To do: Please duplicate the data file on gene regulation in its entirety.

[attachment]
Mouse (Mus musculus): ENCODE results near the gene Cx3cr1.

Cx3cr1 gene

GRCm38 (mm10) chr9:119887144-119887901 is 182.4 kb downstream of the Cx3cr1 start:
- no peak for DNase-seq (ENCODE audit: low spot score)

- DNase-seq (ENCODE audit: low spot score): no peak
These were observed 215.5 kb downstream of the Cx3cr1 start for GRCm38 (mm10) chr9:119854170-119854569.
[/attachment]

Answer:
Mouse (Mus musculus): ENCODE results near the gene Cx3cr1.

Cx3cr1 gene

GRCm38 (mm10) chr9:119887144-119887901 is 182.4 kb downstream of the Cx3cr1 start:
- no peak for DNase-seq (ENCODE audit: low spot score)

- DNase-seq (ENCODE audit: low spot score): no peak
These were observed 215.5 kb downstream of the Cx3cr1 start for GRCm38 (mm10) chr9:119854170-119854569.